Back to London fruit for a while, in order to broaden our record of the varieties of plums that grow there and provide a recipe I haven’t tested myself.
On a fruit day last autumn at an allotment in Raynes Park – London, where I had been invited to judge a jam contest, I met a new allotment owner who had a damson tree. I must say that in this particular allotment there are many fruit trees.
Discussing what to do with the damsons, he mentioned damson curd. I said it was an interesting recipe to look for, which I did in the following days. I found one that sounded good and sent him the link, with an offer to test it with some of his damsons. He replied to thank me for sending the link and said that they would make it themselves.
I must say I was slightly disappointed, as I had searched for information and wouldn’t see a kilo of damsons. There was no reciprocity.
Anyway there was a positive side to the story. First I had found out about damson curd, which I wouldn’t have thought of if we hadn’t talked. And second, somebody did something with their own fruit, which is always good to know.
Damson curd recipe
The beauty of email is that you can find old conversations quickly. The person actually made the damson curd and offered to bring a sample at Abundance Wimbledon Fruit Day. I didn’t see him though, so couldn’t taste the result. I can only provide the link to the plum curd recipe I had sent to him: www.thompson-morgan.com/plum-curd-recipe. I guessed he just used damsons instead of Victoria plums, as I would have done.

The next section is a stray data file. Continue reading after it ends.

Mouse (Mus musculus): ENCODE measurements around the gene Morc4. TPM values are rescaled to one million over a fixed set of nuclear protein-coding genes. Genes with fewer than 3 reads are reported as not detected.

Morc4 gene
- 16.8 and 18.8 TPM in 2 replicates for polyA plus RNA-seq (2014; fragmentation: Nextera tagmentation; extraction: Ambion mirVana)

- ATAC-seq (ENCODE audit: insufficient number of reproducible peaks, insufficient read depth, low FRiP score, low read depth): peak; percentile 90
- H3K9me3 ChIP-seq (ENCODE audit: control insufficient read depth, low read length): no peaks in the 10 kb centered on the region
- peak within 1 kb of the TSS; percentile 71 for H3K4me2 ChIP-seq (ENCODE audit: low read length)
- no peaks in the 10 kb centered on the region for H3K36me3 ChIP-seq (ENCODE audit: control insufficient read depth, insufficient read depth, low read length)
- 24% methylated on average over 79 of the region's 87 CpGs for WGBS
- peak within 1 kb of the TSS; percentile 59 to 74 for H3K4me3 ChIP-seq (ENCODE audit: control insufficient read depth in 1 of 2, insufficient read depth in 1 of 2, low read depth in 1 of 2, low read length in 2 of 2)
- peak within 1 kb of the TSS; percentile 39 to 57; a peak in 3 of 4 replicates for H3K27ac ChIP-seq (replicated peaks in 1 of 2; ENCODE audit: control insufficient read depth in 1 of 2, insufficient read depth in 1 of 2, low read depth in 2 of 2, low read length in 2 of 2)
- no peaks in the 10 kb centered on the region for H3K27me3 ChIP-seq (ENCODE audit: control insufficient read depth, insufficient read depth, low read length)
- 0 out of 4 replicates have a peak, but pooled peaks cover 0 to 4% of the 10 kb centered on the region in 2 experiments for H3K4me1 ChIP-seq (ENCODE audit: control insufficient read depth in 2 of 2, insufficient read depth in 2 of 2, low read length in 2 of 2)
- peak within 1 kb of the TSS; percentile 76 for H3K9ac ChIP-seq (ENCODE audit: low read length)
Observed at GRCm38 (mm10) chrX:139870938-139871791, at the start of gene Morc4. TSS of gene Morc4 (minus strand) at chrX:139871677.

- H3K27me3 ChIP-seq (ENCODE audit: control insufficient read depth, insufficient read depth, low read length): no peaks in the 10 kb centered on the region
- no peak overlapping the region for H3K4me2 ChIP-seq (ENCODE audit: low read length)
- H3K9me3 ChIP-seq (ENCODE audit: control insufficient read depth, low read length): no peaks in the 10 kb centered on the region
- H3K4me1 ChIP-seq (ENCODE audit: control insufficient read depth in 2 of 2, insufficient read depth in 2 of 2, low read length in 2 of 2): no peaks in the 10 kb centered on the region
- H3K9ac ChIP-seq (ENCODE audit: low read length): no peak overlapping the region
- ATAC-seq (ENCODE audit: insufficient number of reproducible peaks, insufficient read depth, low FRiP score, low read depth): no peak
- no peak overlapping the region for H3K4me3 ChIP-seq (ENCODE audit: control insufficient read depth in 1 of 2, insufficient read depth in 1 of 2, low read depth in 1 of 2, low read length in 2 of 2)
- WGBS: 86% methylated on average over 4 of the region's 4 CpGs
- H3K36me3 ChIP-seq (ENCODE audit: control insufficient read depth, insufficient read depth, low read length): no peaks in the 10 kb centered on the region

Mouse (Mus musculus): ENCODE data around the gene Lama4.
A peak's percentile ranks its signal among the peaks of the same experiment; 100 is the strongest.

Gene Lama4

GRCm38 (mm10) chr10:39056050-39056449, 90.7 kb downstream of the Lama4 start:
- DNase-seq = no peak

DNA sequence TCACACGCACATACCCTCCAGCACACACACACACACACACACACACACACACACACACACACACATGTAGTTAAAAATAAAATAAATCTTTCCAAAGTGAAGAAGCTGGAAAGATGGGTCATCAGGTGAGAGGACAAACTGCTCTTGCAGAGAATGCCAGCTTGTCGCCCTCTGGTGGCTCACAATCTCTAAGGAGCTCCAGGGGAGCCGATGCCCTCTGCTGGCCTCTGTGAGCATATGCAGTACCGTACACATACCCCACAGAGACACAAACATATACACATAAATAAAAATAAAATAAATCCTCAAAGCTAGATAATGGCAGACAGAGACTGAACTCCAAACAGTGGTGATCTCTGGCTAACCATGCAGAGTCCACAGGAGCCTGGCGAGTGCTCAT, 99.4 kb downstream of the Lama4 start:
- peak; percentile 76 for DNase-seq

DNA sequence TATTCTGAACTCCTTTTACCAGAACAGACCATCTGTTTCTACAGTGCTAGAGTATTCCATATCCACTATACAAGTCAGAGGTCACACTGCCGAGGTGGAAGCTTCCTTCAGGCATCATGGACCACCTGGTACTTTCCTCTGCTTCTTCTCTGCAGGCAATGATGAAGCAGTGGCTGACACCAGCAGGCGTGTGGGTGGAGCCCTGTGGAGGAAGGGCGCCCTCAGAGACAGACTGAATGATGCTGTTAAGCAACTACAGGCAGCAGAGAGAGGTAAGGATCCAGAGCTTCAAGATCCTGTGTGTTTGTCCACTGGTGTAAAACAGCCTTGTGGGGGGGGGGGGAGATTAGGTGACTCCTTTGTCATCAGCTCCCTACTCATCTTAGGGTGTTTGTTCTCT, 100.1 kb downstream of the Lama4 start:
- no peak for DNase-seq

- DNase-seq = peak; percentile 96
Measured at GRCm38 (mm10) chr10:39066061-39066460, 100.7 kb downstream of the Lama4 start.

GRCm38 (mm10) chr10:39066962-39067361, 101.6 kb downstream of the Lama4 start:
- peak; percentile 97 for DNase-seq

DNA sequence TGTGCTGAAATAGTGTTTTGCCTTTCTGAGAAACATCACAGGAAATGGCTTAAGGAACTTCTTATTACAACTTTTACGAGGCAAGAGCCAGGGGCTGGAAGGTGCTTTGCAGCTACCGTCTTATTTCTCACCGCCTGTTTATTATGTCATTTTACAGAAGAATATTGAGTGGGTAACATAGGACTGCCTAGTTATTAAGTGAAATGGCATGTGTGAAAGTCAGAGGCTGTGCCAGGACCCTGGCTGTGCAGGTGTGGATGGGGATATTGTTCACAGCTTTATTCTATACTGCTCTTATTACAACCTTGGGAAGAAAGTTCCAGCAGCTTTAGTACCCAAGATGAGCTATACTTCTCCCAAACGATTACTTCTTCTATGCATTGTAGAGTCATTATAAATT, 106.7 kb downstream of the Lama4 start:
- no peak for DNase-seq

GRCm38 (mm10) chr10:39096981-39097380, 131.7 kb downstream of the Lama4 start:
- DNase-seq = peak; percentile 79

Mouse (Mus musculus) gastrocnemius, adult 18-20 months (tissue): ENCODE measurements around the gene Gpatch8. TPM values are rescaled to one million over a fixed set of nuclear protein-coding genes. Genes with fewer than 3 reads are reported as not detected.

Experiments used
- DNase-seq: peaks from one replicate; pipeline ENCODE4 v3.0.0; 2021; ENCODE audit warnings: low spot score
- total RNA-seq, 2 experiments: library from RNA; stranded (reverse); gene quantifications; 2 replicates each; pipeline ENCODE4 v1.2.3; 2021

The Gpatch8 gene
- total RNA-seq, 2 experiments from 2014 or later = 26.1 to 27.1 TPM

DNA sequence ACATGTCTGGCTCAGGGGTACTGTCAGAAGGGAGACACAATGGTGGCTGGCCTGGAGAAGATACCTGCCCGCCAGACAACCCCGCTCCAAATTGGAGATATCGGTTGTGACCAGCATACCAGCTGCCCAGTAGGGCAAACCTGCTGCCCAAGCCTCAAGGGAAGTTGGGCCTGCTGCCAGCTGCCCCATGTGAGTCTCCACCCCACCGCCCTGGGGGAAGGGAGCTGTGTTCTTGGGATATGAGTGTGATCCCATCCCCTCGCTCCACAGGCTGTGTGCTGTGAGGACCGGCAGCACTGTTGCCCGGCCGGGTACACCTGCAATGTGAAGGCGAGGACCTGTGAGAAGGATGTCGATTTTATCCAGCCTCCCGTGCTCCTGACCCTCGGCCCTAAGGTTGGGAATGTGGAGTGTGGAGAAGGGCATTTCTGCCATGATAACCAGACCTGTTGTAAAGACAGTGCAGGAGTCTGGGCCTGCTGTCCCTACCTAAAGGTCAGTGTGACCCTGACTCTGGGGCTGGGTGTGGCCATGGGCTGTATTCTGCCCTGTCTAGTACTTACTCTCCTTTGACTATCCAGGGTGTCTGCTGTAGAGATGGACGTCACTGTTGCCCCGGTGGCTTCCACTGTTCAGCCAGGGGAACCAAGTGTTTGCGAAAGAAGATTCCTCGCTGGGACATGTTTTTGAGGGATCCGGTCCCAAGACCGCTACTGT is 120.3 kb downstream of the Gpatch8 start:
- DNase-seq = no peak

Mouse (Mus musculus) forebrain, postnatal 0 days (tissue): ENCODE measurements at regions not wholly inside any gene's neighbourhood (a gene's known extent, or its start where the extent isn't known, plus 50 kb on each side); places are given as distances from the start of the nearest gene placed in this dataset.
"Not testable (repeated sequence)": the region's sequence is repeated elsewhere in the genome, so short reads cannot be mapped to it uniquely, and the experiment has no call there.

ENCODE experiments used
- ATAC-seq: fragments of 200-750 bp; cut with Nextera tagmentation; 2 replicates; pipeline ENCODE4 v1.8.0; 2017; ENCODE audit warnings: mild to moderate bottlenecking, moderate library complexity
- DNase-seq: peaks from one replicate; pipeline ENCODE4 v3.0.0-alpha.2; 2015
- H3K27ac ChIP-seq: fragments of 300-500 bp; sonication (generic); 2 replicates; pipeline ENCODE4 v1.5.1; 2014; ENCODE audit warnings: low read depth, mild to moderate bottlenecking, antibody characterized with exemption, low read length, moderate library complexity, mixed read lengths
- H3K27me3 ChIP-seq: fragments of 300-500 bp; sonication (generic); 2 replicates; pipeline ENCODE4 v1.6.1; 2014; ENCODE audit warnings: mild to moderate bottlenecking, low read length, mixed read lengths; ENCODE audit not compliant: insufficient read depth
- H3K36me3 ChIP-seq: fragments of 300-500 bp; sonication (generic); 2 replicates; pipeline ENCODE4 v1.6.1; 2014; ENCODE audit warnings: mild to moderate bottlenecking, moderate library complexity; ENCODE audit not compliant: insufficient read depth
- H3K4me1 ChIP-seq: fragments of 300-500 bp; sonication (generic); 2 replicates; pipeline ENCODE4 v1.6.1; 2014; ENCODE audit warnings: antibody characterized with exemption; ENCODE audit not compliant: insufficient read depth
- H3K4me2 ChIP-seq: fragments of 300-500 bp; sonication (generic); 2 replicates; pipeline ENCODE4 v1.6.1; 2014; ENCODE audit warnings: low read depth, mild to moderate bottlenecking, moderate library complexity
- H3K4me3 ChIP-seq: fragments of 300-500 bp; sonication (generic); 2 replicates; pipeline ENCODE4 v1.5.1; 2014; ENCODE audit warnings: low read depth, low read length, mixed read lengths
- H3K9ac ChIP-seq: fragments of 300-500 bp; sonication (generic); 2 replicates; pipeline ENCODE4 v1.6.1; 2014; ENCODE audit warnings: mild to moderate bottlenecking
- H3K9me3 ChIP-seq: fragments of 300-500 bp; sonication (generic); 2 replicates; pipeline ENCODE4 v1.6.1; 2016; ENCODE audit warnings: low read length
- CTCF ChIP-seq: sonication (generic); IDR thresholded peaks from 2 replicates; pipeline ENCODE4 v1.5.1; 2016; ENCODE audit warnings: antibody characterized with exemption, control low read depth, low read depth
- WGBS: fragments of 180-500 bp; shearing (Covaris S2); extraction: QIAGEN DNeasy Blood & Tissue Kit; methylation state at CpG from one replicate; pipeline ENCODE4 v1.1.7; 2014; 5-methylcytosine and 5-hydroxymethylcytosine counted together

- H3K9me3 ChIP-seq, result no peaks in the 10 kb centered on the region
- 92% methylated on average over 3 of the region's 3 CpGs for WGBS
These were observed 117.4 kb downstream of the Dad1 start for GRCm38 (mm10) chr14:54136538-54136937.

Something to test in the future! And the name of the allotments where I judged this jam contest, tasted such a great lemon marmalade – I remember very well – and where we could see so beautiful baskets of flowers, fruits and vegetables: Cottenham Park allotments, South West London, 2.2 miles away from the All England, home of the Wimbledon Tennis Championships… Blessed location!
I quite like damson jam. It is slightly tart. I was given damsons at the beginning of September and made some. I had brought a jar of it at the Wimbledon Common Stables Open Day and somebody liked it so much that she came on purpose to buy some at Abundance Fruit day a week later. I hadn’t brought any on that day, so I took her email address. Unfortunately I couldn’t read her handwriting and despite trying several spellings I couldn’t reach her. A shame she wouldn’t have the pleasure to eat some of this jam she liked so much.
The consistency of the jam was great. Not too set, just right. I must have cooked it for just ten minutes, and it set by itself quite nicely. I remember taking off the stones one by one during the cooking, and just after, as it is difficult to remove them from the raw fruit.
More on damsons, including visuals: http://en.wikipedia.org/wiki/Damson.